Where did everyone go? How to cope with the IT skills shortage

Posted on May 09, 2018

Where Go 2


Australian businesses are thriving on digitisation. Research in 2017 showed the digital economy had created 40,000 new jobs across Australia in the previous two years and was set to be worth $139 billion a year by 2020.

This would grow the information and communications technology share of gross domestic product from 5.1 percent to 7 percent by 2020. But the road to digital riches is not without risk.

In particular, as demand for skilled IT professionals grows by two percent a year there is a very real prospect of companies being denied the rewards of digital technology because of a gap in skills.

According to the Australian Computer Society, Australia will need an extra 81,000 IT specialists by 2022, with project managers, analysts, and business development managers in particularly short supply.

And at present, there are no more than around 4,000 graduates coming into the sector each year.

Skills shortage

The Australian IT skills shortage reflects a similar problem at a global level, with nations such as the UK and US also feeling the pinch when it comes to recruiting and retaining talent.

It doesn’t help that some of the companies in the sector are among the most sought-after employers on the planet. When you are competing with Apple or Google for talent, what chance do you have?

From a policy perspective, the situation demands a range of measures, from encouraging more women into IT to making sure technology experts are not shut out under recent changes to the Australian visa system.

What can business leaders do, though? Apart from setting aside increasingly large sums of money to attract, retain, and train in-house IT expertise, is there anything you can do to avert the skills shortage?

There is, in fact, and it’s quite simple: if you can’t get hold of resources of your own, use someone else’s.

IT workforces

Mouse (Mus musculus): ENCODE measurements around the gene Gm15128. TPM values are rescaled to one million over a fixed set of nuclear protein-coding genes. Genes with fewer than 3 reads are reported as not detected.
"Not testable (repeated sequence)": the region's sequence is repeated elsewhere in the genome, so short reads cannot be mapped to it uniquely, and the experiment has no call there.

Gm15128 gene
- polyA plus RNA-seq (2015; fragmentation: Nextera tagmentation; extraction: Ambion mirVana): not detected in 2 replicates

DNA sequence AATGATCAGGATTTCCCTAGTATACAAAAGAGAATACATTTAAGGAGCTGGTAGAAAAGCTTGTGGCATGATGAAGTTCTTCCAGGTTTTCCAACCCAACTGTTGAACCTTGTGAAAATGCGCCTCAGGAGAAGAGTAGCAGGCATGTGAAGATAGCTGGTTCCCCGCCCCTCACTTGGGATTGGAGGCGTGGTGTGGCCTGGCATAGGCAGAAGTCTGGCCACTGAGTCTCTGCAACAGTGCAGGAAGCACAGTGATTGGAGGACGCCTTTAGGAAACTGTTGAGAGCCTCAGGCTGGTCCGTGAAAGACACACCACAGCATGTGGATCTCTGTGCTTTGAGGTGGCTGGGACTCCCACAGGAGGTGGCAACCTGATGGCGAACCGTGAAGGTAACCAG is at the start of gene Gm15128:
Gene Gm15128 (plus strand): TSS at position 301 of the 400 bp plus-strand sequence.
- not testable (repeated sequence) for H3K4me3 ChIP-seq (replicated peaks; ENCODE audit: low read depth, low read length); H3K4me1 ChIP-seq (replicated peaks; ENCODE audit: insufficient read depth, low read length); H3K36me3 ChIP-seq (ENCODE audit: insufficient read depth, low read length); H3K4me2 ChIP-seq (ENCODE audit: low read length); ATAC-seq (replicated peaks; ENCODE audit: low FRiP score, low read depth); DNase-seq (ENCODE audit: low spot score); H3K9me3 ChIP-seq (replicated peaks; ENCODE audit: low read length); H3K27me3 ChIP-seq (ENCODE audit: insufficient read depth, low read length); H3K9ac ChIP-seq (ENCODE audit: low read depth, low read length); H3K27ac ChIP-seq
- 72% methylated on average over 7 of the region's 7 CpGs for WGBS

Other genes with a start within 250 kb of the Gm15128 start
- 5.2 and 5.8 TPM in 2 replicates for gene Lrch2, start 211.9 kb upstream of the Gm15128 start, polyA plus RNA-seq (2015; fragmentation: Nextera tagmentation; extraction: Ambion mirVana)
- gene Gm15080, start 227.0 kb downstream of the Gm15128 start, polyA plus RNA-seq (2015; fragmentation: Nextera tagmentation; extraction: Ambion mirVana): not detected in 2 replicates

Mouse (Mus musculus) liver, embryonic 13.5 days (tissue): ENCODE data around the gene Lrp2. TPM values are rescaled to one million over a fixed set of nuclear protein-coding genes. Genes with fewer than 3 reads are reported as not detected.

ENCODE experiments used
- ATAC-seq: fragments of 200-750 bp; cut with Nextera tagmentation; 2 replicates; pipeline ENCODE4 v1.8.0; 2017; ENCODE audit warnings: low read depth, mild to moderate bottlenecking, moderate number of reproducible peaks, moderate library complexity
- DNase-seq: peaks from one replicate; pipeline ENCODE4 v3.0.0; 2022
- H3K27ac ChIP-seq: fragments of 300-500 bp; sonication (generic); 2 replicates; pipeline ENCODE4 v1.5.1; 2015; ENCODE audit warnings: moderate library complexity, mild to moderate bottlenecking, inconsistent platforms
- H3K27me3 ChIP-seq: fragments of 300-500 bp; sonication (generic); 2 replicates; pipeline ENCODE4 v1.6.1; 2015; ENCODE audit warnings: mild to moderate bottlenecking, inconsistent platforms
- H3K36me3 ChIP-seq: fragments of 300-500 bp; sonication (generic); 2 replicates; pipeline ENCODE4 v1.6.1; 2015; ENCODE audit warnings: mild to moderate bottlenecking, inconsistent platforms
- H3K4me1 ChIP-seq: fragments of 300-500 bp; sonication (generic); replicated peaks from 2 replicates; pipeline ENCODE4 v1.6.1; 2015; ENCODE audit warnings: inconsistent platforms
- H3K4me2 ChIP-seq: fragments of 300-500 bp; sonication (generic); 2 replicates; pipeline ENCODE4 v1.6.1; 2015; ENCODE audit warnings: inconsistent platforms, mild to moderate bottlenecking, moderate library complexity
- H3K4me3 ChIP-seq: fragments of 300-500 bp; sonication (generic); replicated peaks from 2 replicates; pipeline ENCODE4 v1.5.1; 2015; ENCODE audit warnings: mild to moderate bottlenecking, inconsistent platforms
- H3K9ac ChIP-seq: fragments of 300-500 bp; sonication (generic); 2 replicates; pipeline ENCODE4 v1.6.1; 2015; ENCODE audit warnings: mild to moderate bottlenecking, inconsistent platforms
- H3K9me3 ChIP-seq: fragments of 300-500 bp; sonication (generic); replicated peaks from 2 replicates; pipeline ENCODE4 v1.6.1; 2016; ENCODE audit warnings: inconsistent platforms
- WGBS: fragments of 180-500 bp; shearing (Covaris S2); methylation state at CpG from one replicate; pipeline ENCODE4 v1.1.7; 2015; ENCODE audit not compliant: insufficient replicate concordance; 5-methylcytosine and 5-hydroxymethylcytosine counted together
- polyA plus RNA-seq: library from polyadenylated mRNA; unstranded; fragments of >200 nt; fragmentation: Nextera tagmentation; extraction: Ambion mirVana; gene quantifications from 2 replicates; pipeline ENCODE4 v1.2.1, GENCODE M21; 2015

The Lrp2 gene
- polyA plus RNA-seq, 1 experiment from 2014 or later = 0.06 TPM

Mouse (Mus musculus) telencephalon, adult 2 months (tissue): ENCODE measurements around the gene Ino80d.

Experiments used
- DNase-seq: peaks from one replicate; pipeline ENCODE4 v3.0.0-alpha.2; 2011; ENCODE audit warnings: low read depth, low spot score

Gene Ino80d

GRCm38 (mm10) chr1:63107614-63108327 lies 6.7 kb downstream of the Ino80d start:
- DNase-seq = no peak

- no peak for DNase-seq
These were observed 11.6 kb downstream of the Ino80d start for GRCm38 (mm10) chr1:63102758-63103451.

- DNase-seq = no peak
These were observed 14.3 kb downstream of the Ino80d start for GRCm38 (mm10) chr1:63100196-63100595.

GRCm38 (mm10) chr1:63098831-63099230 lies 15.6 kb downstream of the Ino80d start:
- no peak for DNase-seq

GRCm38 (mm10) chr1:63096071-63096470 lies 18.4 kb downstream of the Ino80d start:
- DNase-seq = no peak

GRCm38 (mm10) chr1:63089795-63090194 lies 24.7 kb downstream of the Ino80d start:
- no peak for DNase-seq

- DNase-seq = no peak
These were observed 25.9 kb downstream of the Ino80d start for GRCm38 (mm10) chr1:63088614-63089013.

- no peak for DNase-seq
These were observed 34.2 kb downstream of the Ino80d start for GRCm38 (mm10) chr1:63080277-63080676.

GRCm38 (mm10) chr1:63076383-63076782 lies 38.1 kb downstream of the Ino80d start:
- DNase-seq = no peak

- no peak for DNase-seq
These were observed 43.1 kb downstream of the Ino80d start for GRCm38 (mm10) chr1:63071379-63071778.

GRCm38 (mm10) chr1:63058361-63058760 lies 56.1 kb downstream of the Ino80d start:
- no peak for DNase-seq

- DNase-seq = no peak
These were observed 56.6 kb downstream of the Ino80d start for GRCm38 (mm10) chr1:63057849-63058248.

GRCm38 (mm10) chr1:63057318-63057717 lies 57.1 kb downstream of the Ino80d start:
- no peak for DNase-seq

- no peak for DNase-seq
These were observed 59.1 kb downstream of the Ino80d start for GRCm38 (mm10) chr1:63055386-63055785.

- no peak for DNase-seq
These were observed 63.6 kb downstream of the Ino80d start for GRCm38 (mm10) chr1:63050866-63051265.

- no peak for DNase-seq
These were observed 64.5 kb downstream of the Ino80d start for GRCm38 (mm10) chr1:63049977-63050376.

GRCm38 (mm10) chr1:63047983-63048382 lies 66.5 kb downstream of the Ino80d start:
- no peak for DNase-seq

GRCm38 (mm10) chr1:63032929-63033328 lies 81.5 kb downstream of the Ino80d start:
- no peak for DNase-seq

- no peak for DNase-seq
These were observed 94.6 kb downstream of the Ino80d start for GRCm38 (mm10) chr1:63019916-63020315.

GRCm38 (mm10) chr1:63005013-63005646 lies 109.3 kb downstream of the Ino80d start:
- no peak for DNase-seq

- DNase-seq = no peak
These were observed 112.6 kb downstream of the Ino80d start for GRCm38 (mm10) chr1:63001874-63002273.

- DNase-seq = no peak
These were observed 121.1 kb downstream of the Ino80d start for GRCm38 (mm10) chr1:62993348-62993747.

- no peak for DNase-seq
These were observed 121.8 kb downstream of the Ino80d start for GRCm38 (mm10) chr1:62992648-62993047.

At Vocus, for example, we can offer you not only the support of one of the most advanced IT workforces in the country, but also a range of services that can help you along your digital journey without having to worry about paying for in-house expertise.

Take security, for instance. This is an absolutely fundamental part of any IT infrastructure, but that doesn’t mean you need an extensive in-house team to manage it.

Instead, you can deploy as-a-service offerings for business resilience services such as firewalls and backup, and benefit from continuously updated infrastructure as well as lower costs and a much reduced draw on in-house resources.

Similarly, getting your service provider to look over your network can help uncover ways of running your infrastructure in a more efficient, cost-effective way that avoids the need for a big in-house networking department.

In many cases, you may find there are services and applications that you can run over the cloud, further mitigating the impact of skills shortages while enhancing your bottom line and your business agility.

Helping business

Far from being aloof to your challenges, carriers such as Vocus are dedicated to helping your business succeed. And often there is more we can do to help than meets the eye. Our engineers solve complex customer problems every day.

Only a fraction of this work makes its way onto press and social media headlines, so when you talk to your carrier you are tapping into a vast pool of largely hidden expertise.

This expertise is greater than any you could probably afford to have in house. Plus, you don’t have to worry about keeping our experts happy and skilled in the latest technology developments.

So, don’t be worried about setting off in search of digital treasures. Vocus has the expertise to help you embark on this journey today. To learn more, call 1800 031 009.

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